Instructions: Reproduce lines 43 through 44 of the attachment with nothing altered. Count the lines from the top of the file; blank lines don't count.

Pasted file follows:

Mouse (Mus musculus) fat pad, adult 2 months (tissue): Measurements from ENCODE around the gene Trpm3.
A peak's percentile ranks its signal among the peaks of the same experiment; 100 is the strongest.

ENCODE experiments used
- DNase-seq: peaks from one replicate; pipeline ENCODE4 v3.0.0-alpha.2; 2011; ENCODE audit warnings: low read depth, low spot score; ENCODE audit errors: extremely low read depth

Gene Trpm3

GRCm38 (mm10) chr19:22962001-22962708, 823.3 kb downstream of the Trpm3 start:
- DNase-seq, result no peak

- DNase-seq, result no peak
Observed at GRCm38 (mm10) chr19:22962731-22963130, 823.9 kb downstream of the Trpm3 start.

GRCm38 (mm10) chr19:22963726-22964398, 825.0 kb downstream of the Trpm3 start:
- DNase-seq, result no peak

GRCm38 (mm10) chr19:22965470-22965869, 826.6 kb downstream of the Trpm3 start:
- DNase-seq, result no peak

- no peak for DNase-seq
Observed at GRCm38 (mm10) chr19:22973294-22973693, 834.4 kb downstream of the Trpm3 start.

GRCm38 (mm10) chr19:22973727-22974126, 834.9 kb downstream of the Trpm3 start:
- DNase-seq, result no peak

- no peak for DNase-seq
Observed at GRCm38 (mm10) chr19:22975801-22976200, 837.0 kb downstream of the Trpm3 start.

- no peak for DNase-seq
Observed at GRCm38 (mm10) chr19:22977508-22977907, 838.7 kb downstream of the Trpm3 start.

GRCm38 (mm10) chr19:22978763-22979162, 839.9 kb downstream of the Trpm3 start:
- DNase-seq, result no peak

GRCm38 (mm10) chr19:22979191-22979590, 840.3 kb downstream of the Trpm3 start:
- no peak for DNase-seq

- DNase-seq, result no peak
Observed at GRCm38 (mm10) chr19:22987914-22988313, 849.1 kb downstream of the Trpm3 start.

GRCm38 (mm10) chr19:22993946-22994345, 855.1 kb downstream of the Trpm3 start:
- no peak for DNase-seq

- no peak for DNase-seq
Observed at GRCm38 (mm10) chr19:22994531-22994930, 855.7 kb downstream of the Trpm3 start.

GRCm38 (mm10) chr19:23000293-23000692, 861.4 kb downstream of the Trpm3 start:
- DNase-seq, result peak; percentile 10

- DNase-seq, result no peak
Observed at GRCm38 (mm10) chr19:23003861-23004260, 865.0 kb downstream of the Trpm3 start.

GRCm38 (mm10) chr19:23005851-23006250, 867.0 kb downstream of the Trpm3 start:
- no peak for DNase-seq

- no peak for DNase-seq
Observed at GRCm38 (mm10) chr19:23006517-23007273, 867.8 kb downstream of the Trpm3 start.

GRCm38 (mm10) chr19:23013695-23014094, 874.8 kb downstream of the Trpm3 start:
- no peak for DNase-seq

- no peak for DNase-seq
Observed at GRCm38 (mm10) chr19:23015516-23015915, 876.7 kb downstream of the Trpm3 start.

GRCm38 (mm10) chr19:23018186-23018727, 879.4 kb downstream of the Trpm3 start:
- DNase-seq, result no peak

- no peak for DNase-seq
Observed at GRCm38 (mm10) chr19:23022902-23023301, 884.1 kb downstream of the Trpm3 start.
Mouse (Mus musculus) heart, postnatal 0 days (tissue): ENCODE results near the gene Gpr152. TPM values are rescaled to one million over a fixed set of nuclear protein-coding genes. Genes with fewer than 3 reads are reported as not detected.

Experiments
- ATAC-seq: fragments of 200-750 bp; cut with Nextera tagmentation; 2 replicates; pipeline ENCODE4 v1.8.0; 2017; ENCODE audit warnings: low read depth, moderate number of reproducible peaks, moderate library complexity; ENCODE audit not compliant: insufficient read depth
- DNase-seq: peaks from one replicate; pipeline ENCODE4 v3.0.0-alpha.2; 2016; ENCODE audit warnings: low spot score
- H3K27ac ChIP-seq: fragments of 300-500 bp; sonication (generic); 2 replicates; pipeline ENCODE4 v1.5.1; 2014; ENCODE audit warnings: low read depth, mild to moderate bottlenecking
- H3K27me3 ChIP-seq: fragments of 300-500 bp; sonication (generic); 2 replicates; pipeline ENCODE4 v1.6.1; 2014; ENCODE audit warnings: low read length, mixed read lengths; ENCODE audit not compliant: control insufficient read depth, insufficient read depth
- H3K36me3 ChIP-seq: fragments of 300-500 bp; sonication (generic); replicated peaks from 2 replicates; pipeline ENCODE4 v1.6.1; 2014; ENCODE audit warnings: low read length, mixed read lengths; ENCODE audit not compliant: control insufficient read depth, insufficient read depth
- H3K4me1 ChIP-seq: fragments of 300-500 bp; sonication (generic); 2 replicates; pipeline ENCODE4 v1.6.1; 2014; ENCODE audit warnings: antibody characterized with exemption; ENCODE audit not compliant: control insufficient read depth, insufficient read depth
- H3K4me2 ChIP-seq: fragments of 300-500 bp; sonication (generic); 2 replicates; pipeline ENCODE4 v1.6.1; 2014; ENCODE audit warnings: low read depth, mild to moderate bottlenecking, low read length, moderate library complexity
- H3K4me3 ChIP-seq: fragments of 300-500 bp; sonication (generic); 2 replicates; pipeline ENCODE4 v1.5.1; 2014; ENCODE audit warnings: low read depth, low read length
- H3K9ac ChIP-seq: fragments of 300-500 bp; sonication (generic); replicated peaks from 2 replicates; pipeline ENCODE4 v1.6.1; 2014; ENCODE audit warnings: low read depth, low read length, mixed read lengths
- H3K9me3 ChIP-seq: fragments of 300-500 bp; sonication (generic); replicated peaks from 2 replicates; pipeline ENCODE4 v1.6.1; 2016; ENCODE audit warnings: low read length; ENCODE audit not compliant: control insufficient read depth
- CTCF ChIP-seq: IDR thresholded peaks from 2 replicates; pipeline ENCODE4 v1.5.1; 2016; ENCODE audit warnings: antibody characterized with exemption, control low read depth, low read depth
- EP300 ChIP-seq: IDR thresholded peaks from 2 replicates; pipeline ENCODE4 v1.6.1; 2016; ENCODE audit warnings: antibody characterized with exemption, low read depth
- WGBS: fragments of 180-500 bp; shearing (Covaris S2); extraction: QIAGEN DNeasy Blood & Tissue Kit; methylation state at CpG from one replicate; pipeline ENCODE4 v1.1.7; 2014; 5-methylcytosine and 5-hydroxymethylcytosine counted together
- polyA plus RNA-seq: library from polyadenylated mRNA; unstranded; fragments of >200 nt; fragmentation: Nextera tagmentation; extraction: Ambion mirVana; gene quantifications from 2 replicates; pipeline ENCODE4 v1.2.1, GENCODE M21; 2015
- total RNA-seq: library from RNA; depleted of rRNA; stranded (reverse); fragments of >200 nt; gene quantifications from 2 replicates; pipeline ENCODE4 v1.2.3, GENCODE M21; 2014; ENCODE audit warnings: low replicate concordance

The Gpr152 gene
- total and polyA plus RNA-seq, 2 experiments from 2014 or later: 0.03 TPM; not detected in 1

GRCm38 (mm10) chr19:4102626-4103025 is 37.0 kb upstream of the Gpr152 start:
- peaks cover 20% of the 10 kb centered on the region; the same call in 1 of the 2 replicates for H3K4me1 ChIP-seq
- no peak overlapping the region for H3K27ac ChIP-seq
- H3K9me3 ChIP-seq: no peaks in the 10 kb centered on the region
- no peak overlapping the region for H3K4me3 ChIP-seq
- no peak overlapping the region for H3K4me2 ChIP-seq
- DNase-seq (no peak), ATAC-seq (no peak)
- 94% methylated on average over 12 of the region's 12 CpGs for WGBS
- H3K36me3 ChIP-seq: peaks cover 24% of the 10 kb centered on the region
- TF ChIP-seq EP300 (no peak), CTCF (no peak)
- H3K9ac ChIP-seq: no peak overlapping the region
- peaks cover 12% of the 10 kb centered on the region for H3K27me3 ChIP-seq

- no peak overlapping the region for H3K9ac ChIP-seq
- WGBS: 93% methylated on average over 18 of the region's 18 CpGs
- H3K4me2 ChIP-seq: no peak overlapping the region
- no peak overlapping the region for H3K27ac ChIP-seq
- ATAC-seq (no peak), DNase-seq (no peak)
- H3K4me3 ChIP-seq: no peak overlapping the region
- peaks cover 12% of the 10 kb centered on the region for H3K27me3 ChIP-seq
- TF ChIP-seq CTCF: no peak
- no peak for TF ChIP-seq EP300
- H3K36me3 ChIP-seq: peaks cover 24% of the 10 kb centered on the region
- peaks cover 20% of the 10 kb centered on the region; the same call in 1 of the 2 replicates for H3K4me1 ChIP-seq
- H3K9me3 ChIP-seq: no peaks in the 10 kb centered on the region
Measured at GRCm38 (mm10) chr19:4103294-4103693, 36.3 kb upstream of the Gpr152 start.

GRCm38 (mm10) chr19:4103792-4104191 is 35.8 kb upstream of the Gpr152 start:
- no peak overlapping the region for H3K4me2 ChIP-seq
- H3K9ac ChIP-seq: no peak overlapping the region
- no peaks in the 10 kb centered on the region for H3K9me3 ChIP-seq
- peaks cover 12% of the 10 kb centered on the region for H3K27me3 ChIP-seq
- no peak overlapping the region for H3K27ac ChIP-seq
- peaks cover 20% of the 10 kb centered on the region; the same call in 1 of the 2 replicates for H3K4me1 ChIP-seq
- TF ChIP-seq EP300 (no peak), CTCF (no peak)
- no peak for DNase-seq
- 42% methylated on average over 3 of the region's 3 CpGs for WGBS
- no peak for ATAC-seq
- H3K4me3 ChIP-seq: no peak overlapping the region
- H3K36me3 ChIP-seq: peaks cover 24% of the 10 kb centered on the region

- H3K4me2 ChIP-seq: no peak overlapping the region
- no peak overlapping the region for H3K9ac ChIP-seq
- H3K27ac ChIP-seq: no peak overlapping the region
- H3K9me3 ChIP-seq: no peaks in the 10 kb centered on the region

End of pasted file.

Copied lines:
Observed at GRCm38 (mm10) chr19:23015516-23015915, 876.7 kb downstream of the Trpm3 start.

GRCm38 (mm10) chr19:23018186-23018727, 879.4 kb downstream of the Trpm3 start: